Wherever you happen to be.
By Ross Floate & Robyn Kanner.
Few things beat the joys of travel. The sight of new architecture, stimulating new experiences, and the excitement of meeting new people.
Then drinking with them.
Yes, drinking with them. Now that smoking is increasingly seen on par with procuring whales for SeaWorld, drinking alcohol is one of the great social and cultural icebreakers. You might not be the same class as someone. You might not be from the same culture. You might not even speak the same language. But you both drink.
And if you don’t then this isn’t for you.
Now, how the hell do you do this in a new city — a place you’ve never previously been? You’ve flown in, checked in at whatever hotel your company or travel agent arranged, had a shower (because you had that aeroplane stank on you), and you’re ready to meet some locals. Now what?
You know what you need? You need a system.
First off, dress well. Look, we’re not your mother; it’s just that this will help, trust us. Your hotel almost certainly has a bar, and at that bar there are stools. Don’t be shy; go up and high-stool-it with confidence. If you feel like having a beer (or if the bar’s cocktail menu has offerings like a Fluffy Duck or any drink named after a questionable sex act) order a decent beer. Even a Heineken in a pinch. If you’re in the mood for a cocktail and the bartender seems both capable and agreeable, order an Old-Fashioned or a Martini. Don’t be pedantic about it. Thank the bartender, drink it, and (this is important) tip with cash. Heavily. Don’t start talking to the bartender yet; you haven’t earned it.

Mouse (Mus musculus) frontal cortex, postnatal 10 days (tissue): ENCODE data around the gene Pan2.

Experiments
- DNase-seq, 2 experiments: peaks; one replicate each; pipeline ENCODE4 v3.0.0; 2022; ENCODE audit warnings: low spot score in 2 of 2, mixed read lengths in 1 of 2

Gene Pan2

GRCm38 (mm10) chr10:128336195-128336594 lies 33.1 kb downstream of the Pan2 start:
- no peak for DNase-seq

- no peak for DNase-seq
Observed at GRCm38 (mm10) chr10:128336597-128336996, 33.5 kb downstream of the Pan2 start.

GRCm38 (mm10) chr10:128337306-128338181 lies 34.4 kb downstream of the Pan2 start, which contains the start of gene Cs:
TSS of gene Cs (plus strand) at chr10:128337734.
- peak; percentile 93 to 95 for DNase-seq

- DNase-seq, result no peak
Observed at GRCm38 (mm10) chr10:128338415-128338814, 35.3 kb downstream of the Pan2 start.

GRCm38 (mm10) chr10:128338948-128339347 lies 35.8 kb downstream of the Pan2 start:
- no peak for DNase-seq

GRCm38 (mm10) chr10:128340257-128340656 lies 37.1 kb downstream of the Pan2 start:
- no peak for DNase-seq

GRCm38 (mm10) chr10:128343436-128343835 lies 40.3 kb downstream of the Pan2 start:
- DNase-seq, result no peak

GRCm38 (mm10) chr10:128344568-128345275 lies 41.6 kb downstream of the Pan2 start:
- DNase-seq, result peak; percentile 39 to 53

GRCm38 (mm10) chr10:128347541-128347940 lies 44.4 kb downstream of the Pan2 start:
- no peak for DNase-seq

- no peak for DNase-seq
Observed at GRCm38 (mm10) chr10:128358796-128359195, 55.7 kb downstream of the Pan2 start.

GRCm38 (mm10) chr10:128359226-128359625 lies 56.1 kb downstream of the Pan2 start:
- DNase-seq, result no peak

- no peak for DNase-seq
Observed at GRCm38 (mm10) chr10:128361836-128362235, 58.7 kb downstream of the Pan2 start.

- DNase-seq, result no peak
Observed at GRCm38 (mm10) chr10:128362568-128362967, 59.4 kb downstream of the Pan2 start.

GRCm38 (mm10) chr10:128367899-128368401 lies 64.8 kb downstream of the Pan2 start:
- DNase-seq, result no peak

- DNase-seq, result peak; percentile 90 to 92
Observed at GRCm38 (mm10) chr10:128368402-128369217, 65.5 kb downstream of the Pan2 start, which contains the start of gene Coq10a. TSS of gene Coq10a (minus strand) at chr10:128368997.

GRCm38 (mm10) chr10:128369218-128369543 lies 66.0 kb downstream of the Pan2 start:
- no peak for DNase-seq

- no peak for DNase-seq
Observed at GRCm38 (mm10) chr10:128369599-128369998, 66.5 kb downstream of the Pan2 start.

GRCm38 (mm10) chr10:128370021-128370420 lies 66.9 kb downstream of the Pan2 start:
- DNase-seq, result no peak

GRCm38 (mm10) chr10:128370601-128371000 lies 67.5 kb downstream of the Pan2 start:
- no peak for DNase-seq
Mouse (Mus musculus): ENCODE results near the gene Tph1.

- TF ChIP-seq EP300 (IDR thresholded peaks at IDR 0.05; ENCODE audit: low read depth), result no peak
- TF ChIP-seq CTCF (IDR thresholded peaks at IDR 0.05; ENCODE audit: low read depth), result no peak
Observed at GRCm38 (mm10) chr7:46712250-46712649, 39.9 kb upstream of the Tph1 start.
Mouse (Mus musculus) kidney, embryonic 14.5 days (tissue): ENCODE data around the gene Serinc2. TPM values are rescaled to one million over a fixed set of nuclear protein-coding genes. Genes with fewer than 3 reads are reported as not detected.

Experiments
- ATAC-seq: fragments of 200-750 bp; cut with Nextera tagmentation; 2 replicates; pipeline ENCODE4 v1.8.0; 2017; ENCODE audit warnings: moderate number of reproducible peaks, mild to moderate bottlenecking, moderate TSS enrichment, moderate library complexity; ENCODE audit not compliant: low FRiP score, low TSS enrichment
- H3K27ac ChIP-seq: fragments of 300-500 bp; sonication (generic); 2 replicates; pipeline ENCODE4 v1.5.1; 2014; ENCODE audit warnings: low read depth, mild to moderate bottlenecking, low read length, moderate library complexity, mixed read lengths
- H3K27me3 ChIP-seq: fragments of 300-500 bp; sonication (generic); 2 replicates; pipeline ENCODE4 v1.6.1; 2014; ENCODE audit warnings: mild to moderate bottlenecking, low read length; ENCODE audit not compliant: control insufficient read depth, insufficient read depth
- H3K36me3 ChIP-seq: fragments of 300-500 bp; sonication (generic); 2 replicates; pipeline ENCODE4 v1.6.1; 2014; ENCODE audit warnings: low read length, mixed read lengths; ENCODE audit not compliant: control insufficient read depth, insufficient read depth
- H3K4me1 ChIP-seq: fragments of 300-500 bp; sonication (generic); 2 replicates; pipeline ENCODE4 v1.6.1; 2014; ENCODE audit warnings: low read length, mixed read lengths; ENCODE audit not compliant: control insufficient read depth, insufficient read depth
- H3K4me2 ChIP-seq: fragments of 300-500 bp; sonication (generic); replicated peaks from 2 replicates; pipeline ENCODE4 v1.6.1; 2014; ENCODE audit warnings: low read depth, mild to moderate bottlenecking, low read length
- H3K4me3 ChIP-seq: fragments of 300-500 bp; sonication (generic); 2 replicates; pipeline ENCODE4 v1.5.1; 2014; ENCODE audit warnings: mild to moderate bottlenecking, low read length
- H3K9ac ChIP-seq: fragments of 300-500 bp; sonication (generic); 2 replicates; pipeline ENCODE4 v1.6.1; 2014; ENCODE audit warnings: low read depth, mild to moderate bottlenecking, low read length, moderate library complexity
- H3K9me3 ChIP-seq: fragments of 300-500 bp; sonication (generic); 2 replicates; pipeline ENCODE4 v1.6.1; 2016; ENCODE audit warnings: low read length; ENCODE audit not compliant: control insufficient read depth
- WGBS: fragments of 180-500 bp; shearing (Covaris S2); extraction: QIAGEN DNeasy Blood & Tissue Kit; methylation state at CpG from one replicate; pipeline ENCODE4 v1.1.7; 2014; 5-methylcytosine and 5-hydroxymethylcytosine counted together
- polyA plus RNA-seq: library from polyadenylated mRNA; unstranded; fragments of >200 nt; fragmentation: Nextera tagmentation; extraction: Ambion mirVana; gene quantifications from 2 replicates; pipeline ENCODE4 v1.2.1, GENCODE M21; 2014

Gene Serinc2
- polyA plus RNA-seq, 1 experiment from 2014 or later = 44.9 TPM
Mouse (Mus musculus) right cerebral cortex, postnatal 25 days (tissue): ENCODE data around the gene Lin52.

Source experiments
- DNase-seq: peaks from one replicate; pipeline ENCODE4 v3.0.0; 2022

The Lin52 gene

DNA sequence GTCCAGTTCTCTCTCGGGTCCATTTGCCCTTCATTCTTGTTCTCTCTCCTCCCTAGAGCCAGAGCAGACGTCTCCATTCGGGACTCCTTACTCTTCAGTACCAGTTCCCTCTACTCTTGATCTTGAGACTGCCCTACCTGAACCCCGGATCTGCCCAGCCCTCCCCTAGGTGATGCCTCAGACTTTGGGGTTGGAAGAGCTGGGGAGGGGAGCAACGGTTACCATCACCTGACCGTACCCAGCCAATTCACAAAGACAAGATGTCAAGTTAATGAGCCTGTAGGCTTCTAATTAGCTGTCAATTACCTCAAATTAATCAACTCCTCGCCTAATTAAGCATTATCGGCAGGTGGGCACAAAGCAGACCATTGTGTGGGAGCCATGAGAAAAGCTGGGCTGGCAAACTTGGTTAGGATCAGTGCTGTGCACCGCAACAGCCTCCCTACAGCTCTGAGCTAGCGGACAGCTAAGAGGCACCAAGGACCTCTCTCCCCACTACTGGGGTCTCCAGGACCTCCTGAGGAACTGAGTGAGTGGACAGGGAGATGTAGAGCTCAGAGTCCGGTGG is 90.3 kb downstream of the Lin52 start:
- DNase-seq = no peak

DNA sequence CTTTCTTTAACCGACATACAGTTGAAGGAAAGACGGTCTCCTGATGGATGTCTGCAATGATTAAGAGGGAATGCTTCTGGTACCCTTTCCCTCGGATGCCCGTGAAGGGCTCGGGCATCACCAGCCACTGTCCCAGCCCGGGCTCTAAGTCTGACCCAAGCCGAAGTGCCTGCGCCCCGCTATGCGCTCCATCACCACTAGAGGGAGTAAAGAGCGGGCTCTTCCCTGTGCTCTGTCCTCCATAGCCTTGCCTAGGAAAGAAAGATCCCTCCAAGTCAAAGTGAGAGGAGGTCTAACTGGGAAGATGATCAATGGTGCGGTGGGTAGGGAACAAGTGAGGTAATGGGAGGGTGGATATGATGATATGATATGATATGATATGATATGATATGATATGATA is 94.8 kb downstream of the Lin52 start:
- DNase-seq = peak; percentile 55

Drink your drink, take a quick look around, and be be inoffensive. Your job right now is to be the perfect customer.
With rare (and fantastic) exceptions, hotel bars aren’t where hospitality professionals want to work. It’s where they cut their teeth, it’s their second job, or they’re filling in a shift for a friend. If they’re serving you an acceptable cocktail at 10pm in some no-name hotel in Tucson, then it’s fair bet that they know where they’d rather be slinging drinks.
The key is to find out where that is.
Finish your drink. Have your money in hand and get ready to order your next. This is the moment you’ve been waiting for.
Deep breaths. You’ve got this.
Bartender: “Want another?”
You: “Please, that’d be great. Also, where — apart from here, of course — can a person get a decent drink in this town?”
Your bartender is now your five-minute-friend. They know you want a drink, and they know you don’t want to have your third at the Holiday Inn (at least right now). Of course they’d rather keep you at their bar, but they know that you’ve already tipped well, so they’re willing to let you go.
Why wouldn’t they tell you about the best place in town to get a beer (you were drinking beer, remember?) or that hole in the wall that makes an Old-Fashioned with none of that cherry nonsense in it? You’re obviously good company, you’re not in town long, and you’re not going to ruin the place. And remember dressing well? Your bartender isn’t going to worry that you’ll be under or over-dressed for their suggestions.
In short, you know how to drink. You might be a tourist, but you’re not a tourist.
Listen to your bartender intently, thank them, head over over to your next destination, and enjoy a drink with the locals.
Have a good time, meet new people, and above all be a gracious guest. Don’t ruin this for the rest of us.
Ross Floate is the creative director of Floate Design Partners in Melbourne, Australia. He would like to be remembered for coming up with the idea of the Medium ‘DrinkPiece’.
Robyn Kanner is a freelance designer in Boston, Massachusetts. She likes bikes, blogging, and breakfast.